I had not been to an Airport Authority Committee meeting for about a year and decided that August might be the last chance I get while the days are still fairly long. The meeting covered fairly routine items. They discussed a new five-year lease for Excel Air. Fuel sales for July were good but not nearly as good as last July. This year there was less traffic from crop dusters and less traffic traveling to a big air show in Oshkosh, Wisconsin. Excel Air is now offering flight instruction at the airport. They discussed bids to provide security camera backup. There will be another Tunes on the Tarmac concert on August 25 from 5-7 pm CST. The event will benefit the Safe Halloween Event. They ended the meeting by voting on a budget to present to the County Council. The budget is flat, that is, has the same total amount as the current budget, but does shift some money around among categories.

Rensselaer received some much needed rain Thursday afternoon. The clouds at sunset were very pretty.
The Spaw is or soon will be under new management and ownership.

Fair Oaks Farms made NBC-5 news.

On Friday morning the Tourism Commission met and approved grants for Oktoberfest and Memories Alive at Weston Cemetery. Both events are scheduled for September 22. JCEDO has a new director of Tourism, Shelby Carroll. She started work on July 30.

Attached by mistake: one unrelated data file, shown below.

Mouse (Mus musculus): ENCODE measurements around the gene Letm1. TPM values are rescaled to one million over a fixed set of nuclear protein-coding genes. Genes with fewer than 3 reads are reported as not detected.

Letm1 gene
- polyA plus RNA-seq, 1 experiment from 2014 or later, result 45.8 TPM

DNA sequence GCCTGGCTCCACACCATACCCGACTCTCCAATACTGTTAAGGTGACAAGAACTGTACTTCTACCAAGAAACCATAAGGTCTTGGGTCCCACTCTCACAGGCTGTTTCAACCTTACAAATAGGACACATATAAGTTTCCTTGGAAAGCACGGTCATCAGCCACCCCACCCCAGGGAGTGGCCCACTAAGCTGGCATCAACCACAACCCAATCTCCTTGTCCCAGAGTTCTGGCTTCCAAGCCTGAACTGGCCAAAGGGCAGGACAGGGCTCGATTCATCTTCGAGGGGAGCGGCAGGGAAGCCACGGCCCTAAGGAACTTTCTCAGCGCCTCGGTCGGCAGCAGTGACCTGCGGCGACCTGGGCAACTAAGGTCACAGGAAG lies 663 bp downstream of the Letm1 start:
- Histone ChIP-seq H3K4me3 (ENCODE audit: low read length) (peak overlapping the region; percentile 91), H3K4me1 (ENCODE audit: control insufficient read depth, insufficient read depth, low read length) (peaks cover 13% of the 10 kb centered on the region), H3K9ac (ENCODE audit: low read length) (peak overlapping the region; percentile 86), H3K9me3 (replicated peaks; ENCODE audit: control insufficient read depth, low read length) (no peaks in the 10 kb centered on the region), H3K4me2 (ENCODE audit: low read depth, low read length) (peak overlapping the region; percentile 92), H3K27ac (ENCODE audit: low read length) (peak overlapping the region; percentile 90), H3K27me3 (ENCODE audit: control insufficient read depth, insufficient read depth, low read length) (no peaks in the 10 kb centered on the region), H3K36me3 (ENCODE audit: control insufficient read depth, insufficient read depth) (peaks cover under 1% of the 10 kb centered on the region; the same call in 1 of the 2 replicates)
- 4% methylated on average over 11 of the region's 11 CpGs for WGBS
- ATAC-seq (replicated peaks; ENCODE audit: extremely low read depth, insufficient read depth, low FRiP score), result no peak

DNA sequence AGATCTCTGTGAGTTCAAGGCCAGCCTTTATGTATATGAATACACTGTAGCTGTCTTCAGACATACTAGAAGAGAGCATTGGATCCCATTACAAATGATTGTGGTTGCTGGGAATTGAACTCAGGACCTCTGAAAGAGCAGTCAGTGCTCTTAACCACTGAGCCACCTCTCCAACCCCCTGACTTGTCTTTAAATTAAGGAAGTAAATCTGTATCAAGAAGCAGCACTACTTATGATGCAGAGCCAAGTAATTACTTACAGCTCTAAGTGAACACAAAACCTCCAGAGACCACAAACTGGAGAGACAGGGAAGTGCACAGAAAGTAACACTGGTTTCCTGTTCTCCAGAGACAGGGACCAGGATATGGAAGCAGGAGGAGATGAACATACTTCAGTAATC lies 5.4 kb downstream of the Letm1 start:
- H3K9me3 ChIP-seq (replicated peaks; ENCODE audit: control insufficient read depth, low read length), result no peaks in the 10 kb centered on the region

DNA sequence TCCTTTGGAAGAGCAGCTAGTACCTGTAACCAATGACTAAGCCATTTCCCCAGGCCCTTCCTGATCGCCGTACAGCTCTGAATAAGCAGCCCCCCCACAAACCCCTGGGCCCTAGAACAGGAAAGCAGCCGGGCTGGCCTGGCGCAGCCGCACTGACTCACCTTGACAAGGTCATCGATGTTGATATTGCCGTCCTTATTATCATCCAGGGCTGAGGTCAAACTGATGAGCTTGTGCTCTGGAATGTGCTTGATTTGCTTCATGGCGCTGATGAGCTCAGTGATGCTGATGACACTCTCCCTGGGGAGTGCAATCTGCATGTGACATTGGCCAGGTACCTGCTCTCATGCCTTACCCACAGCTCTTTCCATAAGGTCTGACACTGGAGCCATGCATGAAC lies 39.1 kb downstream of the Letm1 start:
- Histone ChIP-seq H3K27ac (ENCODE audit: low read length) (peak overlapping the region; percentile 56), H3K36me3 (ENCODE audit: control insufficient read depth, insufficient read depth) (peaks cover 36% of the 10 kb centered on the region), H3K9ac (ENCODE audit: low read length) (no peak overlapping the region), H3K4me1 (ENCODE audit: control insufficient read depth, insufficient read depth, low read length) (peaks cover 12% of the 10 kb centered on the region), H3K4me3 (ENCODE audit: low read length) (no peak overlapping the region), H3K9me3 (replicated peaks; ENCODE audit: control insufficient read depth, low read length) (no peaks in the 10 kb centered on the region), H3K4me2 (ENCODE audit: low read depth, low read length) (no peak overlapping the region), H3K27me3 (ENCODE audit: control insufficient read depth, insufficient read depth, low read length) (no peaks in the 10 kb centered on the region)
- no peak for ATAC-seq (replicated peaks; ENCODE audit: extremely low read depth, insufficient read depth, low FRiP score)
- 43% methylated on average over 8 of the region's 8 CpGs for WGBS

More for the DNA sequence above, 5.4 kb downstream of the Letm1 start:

The Tourism Commission heard reports on both Oktoberfest and the Parks for People Campaign. Last year Oktoberfest had about 600 people pay. That total was aided by the SJC Homecoming event held the same day. This year the SJC Homecoming event will be later. Oktoberfest is the only fundraiser for Main Street Rensselaer. They use the funds for various project. The most recent was the trailhead in Potawatomie Park. Bands are the biggest cost of the event.

Parks for People is at the $1.2 million mark of its $1.5 million goal.

Today dirt is being moved in Remington for the new Holiday Inn Express that will be at the intersection of I-65 and US 24.

Wednesday, August 1, 2018

More notes on the Dwiggins family

The March post about Zimri Dwiggins noted that many newspapers found his name odd. The name Zimri is Biblical and occurs in several places, most frequently in 1 Kings chapter 16 where Zimri is a short reigning and very bad king of Israel. Findagrave has two Zimri Dwiggins in its records, the Rensselaer Zimri and his uncle who is buried in Ohio. Along with uncle Zimri Dwiggins, many other Dwiggins are buried in Clinton County, Ohio.

A grandson of uncle Zimri Dwiggins achieved fame as a designer and typographer. His name was William Addison Dwiggins and he has a Wikipedia entry, and if that is not enough, much more about him is available here. I encountered his name 15-20 years ago when typography was my passion, but did not connect it to the local Dwiggins until a chance discovery in a google search.

 Zimri Dwiggins also had a nephew with the name Zimri, Zimri Paris. He left Jasper County for New York where he died after being struck by a street car and is either buried in Argos, Marshall County, Indiana or Kewanna, Fulton County, Indiana, USA. The post about Zimri mentioned his nephew John Paris who also was organizing banks using his uncle's methods. He and several of his siblings left Indiana for New York. In the 1900 and 1910 Censuses he is in the real estate business.

Zimri's sister-in-law married Abraham Long who owed and operated Longs Drugstore in Rensselaer. More about Long can be found here.